Even if the new series of Ryzen may hold up in performances or even, in some cases, be even better than the Intel counterpart, the amount of work needed to make the setup work is just not worth it. It can be done, but it’s not easy. You have to fiddle with the kernel, the kexts, and similar amenities, so it’s better to just settle with an Intel CPU.
At $489 we can’t say that this is a cheap option, but it’s still less than the Xeon the Mac Pro sports in its default configuration. We have to trade in some features, like ECC RAM and much more cores, but for this use case, it will suffice.
If you start to dip your toes in the Hackintosh universe you’ll soon realize that it is a real jungle. There are many tutorials, different opinions, and a huge mess of different communities and websites.
Most of the time spent on the build will be dedicated to choosing the hardware, since having the right combination of hardware will make the difference between many nights of troubleshooting kext files and relatively smooth experience.
Supporting our CPU we have what is, at the moment, the fastest GPU that AMD’s lineup can offer and MacOS supports natively, the Radeon VII. Opting for a Radeon card instead of an NVidia one may seem as getting less bang for your buck, but the truth is that you’re going to gain from this choice in the long run.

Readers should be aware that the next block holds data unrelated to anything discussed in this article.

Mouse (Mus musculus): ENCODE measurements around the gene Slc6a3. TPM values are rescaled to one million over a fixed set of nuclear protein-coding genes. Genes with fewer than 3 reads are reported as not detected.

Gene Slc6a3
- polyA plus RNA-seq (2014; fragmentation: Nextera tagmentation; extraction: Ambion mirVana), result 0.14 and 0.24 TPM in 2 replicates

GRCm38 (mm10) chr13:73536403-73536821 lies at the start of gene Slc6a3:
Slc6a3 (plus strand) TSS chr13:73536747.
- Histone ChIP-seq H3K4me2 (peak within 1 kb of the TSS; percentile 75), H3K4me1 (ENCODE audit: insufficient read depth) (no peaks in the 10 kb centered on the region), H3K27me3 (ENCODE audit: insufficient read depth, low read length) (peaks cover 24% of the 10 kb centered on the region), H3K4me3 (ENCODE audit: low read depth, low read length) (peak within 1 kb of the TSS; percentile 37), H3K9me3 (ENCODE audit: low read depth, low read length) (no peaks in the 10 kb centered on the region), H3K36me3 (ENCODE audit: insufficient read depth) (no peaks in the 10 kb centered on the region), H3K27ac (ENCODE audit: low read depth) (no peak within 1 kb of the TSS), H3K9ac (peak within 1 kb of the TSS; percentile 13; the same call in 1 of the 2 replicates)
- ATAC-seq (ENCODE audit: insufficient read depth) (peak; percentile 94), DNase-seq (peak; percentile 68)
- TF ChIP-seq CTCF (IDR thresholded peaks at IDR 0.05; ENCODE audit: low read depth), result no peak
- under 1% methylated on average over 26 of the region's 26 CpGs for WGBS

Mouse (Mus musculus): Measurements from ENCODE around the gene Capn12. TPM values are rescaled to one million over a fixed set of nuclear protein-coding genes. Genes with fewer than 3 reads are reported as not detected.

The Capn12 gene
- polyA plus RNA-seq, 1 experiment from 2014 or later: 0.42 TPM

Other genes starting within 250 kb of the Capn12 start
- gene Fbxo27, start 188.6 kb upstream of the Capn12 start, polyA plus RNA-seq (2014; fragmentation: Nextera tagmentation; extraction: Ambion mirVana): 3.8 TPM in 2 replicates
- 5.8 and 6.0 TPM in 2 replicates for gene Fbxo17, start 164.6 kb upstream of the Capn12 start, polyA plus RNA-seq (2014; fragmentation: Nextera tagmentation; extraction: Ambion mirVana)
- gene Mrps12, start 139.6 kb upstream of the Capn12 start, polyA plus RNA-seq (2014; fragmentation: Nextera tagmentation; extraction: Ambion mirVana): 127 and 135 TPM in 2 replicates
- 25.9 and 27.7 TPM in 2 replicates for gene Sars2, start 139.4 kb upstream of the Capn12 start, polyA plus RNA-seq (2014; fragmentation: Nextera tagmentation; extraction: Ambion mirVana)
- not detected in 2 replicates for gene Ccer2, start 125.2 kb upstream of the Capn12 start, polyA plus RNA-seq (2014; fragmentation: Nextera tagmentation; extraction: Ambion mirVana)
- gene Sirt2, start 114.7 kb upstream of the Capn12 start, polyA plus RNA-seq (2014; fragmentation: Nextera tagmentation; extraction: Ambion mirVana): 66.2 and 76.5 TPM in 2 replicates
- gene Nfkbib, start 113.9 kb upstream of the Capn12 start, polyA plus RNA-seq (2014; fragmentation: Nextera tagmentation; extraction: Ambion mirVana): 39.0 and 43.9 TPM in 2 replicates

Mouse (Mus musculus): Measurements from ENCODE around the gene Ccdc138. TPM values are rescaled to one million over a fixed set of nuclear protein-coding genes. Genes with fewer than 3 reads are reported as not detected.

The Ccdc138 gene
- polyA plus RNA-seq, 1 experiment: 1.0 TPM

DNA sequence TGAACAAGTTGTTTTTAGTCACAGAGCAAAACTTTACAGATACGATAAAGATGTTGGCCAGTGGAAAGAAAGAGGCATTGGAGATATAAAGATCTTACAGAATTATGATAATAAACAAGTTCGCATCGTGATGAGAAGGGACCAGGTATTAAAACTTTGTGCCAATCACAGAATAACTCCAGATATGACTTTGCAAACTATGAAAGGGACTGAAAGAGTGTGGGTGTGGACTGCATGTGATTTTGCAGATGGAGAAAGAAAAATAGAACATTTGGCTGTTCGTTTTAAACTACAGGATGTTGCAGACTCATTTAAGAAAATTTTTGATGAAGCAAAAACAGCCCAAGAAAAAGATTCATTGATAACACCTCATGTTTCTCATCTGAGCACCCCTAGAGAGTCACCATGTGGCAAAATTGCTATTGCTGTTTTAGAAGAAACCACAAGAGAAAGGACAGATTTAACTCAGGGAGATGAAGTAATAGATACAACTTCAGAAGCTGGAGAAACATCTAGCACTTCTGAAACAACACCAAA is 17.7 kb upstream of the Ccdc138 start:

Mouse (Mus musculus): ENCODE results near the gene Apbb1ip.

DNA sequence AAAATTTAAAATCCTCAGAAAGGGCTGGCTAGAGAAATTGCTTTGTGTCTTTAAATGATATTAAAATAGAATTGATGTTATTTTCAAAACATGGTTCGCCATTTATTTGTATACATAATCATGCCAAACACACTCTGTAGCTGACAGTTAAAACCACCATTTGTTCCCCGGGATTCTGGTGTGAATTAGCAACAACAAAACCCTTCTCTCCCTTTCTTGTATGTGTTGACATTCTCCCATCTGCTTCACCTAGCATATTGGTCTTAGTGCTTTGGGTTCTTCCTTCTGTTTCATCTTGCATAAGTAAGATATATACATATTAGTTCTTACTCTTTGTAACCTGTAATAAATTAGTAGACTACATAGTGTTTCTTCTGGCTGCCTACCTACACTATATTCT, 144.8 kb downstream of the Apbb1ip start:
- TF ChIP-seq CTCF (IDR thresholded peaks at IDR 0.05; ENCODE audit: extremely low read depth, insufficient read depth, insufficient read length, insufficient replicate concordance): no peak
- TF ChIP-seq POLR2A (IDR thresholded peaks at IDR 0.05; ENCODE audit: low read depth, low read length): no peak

Time is a factor too, and not having to debug the card, but instead being able to swap from a Radeon VII to an RX580 in a blink of an eye is a great saving in the long run.
What we can see here is an MSI Z370i Pro Carbon AC, a very good motherboard, but not the best choice for a Hackintosh. As explained in the video, the choice was made just because the motherboard was already owned. The saving that comes from using a piece of hardware you already own is great, but, as we’ve done for the previous parts, the same reasoning has to be made here.
The more we are using a configuration that has similarities to Apple’s choices, the less we’ll have to wrestle later. There are plenty of build lists available in the Hackintosh community, take your time and google around looking for the best combination.